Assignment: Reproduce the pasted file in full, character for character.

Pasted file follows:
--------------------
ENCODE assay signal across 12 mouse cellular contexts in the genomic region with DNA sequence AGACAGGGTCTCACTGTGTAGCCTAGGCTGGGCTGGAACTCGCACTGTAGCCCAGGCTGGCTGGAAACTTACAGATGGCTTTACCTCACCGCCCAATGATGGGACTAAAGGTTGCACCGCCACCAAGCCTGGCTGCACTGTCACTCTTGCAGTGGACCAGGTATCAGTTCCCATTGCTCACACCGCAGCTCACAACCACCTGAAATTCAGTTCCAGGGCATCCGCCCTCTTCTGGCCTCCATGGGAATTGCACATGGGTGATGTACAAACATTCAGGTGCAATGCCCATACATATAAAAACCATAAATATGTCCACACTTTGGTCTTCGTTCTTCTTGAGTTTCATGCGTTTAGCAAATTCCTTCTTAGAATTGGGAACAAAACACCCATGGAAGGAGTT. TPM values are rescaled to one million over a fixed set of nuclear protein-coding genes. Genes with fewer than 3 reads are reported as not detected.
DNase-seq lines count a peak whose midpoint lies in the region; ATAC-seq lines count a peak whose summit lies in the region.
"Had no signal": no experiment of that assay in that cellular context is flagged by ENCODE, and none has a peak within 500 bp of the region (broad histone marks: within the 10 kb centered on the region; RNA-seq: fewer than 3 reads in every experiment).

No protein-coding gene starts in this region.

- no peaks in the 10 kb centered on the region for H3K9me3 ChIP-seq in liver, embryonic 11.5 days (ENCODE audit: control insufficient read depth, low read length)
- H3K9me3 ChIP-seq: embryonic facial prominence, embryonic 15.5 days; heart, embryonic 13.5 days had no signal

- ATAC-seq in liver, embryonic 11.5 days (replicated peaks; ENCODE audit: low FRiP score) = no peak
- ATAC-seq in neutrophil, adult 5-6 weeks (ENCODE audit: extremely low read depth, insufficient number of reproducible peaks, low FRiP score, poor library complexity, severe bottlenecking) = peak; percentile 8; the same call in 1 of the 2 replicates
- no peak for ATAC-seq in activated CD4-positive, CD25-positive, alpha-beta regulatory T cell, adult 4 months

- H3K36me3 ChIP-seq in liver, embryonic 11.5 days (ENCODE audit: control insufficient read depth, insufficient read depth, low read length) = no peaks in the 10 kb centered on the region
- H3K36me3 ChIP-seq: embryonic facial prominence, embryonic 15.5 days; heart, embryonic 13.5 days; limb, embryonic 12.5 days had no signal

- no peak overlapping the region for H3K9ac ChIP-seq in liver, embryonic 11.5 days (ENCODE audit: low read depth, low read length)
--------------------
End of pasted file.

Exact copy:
ENCODE assay signal across 12 mouse cellular contexts in the genomic region with DNA sequence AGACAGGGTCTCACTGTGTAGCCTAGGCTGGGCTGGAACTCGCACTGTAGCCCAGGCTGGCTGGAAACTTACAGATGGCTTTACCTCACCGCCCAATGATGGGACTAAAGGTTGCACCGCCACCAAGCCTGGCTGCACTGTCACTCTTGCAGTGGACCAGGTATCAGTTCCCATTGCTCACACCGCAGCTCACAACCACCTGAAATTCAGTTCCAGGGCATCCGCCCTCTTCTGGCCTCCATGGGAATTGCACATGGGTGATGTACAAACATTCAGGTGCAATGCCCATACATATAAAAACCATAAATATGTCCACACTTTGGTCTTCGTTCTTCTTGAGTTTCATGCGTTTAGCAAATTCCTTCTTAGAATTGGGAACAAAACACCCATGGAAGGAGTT. TPM values are rescaled to one million over a fixed set of nuclear protein-coding genes. Genes with fewer than 3 reads are reported as not detected.
DNase-seq lines count a peak whose midpoint lies in the region; ATAC-seq lines count a peak whose summit lies in the region.
"Had no signal": no experiment of that assay in that cellular context is flagged by ENCODE, and none has a peak within 500 bp of the region (broad histone marks: within the 10 kb centered on the region; RNA-seq: fewer than 3 reads in every experiment).

No protein-coding gene starts in this region.

- no peaks in the 10 kb centered on the region for H3K9me3 ChIP-seq in liver, embryonic 11.5 days (ENCODE audit: control insufficient read depth, low read length)
- H3K9me3 ChIP-seq: embryonic facial prominence, embryonic 15.5 days; heart, embryonic 13.5 days had no signal

- ATAC-seq in liver, embryonic 11.5 days (replicated peaks; ENCODE audit: low FRiP score) = no peak
- ATAC-seq in neutrophil, adult 5-6 weeks (ENCODE audit: extremely low read depth, insufficient number of reproducible peaks, low FRiP score, poor library complexity, severe bottlenecking) = peak; percentile 8; the same call in 1 of the 2 replicates
- no peak for ATAC-seq in activated CD4-positive, CD25-positive, alpha-beta regulatory T cell, adult 4 months

- H3K36me3 ChIP-seq in liver, embryonic 11.5 days (ENCODE audit: control insufficient read depth, insufficient read depth, low read length) = no peaks in the 10 kb centered on the region
- H3K36me3 ChIP-seq: embryonic facial prominence, embryonic 15.5 days; heart, embryonic 13.5 days; limb, embryonic 12.5 days had no signal

- no peak overlapping the region for H3K9ac ChIP-seq in liver, embryonic 11.5 days (ENCODE audit: low read depth, low read length)